LETTER: Free speech hypocrite Bert Ellis canceled lecturer in 1975 – The Cavalier Daily

I went to U.Va. with Bert Ellis and I am, of course, revolted that he is the kind of person Governor Glenn Youngkin wants to help unravel hundreds of years of liberal University education. While Ellis’ idea of ​​free speech is promote discredited racists such as William Shockley, he has a history of to delete LGBTQ+ voices dating back to our time at the University.

When I was president of the Gay Student Union at the University in 1975, we co-sponsored with the University Union the great Franklin Kameny, a pioneering gay activist since the late 1950s, as a speaker. But when Ellis, then three-time president of University Union, got wind of the collaboration, he withdrew University Union. “When I saw him [the Kameny request]I immediately canned it,” Ellis said.

Charles Francis, an archival activist, college alumnus, and president of the new Mattachine Society of Washington, D.C. found this quote from Ellis at the time in The Cavalier Daily with this – “I didn’t want the university union is associated with the GSU. Considering the student population here, this is not the type of activity the University Union should be sponsoring. This is [homosexuality] this is not a popular question at the University, and it would not help the position and prestige of the University Union. The GSU assumed sole sponsorship of the event, and Kameny filled the room. Francis wrote about it all in the Washington Blade here.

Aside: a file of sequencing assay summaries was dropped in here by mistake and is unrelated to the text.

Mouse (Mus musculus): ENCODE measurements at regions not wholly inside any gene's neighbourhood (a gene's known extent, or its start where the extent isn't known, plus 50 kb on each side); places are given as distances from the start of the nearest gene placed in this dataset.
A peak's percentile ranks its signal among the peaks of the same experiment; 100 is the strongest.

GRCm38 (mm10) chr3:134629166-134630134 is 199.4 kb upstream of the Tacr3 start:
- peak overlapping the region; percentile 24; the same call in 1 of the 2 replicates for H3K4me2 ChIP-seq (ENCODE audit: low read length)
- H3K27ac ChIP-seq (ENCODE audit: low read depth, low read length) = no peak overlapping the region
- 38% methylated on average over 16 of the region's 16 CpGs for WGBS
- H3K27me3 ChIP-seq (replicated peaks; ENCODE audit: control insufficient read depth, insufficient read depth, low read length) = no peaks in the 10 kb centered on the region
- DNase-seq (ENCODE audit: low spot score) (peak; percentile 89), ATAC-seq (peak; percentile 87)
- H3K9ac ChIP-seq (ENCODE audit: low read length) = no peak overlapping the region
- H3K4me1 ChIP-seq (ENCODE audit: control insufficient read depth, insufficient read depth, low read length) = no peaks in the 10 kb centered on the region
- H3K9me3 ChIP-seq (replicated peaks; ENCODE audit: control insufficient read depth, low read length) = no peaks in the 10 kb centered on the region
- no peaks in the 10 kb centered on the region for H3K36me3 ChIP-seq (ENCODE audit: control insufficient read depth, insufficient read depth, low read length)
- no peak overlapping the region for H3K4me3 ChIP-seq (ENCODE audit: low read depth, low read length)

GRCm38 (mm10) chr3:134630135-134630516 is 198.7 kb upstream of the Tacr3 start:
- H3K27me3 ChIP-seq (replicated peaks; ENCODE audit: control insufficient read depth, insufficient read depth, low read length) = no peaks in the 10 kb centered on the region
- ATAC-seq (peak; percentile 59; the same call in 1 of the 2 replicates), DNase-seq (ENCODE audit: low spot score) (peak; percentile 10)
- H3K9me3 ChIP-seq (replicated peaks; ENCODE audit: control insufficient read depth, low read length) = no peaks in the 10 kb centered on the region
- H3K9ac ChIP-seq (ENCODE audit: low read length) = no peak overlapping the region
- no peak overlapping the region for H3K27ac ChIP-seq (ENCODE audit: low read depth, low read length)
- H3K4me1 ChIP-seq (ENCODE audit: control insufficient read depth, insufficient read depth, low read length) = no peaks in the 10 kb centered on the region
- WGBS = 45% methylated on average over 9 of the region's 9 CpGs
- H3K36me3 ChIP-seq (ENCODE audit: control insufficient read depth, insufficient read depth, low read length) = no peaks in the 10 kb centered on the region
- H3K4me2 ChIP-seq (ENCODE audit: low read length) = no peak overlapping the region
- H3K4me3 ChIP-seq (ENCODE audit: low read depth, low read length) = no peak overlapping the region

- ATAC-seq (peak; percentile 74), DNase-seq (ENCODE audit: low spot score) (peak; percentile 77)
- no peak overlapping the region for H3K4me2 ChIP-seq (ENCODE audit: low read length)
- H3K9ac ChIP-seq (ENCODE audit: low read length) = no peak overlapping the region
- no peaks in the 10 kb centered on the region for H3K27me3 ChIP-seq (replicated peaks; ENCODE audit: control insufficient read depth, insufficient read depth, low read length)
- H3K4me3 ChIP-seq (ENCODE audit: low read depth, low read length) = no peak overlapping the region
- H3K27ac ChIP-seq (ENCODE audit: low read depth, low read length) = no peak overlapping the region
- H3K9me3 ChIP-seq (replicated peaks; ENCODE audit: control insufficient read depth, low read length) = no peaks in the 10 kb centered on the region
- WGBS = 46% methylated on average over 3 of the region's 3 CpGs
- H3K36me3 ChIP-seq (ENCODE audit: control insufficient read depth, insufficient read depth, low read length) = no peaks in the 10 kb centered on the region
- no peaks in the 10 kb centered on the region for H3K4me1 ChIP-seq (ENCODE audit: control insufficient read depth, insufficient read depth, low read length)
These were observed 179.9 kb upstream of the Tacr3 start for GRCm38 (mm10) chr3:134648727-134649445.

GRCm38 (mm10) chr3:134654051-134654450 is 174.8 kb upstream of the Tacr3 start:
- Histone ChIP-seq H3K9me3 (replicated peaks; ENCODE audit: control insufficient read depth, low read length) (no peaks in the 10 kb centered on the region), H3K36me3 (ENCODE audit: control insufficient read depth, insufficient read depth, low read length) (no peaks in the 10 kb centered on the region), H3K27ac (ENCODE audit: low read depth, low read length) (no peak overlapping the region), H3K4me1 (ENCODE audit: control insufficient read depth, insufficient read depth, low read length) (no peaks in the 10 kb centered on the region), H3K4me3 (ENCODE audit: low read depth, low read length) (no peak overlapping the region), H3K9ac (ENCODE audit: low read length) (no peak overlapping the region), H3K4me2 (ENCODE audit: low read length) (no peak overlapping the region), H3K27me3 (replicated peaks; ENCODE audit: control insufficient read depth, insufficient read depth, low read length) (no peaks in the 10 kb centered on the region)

Kameny became one of the most honored Americans of his time. His papers were acquired by the Library of Congress. His home is listed on the National Register of Historic Places — an honor that will never go to Ellis or Youngkin.

Ellis was in favor of “cancel culture” when it was a right-wing tool to suppress topics such as gay rights that they saw as a threat. And now he’s in cahoots with Youngkin and much of the Republican Party to censor the curriculum again. and topics that don’t fit their straight, white Christian fantasies of what America was, is, or should be.

I remember these words of Thomas Jefferson carved in stone above an entrance arch to the University – “We are not afraid to follow the truth wherever it may lead, nor to tolerate any error as long as reason is free to fight it.” The Youngkins and Ellises of the world cannot handle the truth about such things as differences in human sexuality and the deeply racist underpinnings of our country. Yes, they have taken a certain power in this decisive moment. But the truth will come out.

Andy Humm is an alumnus of the Class of 1975 and co-host of Gay USA, a weekly national cable news program on LGBTQ+ issues around the world.

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